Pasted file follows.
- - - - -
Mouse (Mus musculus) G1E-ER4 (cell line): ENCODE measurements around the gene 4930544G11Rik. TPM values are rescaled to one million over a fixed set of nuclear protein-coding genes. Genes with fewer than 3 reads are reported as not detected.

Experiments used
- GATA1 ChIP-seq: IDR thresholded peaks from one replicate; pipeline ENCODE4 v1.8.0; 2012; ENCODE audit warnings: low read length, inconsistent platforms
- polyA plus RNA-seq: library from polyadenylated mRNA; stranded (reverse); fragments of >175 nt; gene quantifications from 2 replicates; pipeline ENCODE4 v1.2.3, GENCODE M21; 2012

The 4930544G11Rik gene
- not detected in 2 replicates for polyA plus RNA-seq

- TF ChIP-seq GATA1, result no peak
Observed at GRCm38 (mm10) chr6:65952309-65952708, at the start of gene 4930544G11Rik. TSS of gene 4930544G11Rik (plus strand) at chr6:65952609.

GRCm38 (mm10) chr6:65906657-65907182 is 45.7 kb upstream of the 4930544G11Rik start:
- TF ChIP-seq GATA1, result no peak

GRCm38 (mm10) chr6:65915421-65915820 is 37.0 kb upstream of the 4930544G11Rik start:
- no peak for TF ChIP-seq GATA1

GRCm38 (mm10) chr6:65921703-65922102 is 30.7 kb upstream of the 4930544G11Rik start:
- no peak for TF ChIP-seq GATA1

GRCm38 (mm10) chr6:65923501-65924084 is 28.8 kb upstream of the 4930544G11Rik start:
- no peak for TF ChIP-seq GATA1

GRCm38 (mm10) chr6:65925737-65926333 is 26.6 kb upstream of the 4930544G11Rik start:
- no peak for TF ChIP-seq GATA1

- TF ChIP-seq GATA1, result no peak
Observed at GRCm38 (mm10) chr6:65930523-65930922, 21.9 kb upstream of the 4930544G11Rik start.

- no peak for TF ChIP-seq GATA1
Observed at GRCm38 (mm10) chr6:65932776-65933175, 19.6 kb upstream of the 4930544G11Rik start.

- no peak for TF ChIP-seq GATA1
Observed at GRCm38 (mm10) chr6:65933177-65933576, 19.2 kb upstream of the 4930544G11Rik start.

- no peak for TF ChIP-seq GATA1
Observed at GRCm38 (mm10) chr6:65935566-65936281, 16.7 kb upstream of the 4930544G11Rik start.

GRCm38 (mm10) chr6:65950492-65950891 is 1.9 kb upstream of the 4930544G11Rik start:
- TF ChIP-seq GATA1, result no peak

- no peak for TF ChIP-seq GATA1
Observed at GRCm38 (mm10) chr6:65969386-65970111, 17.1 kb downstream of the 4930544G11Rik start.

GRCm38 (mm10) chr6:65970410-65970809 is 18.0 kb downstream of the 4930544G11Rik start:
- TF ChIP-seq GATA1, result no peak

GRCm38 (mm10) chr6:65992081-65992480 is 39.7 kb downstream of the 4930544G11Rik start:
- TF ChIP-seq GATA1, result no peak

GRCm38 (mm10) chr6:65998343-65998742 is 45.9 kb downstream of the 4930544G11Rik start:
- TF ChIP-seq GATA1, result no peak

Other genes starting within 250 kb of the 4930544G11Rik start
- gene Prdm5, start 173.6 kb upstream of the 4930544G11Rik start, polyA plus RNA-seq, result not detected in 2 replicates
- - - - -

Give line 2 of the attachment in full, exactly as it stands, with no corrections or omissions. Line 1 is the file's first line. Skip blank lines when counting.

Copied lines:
Experiments used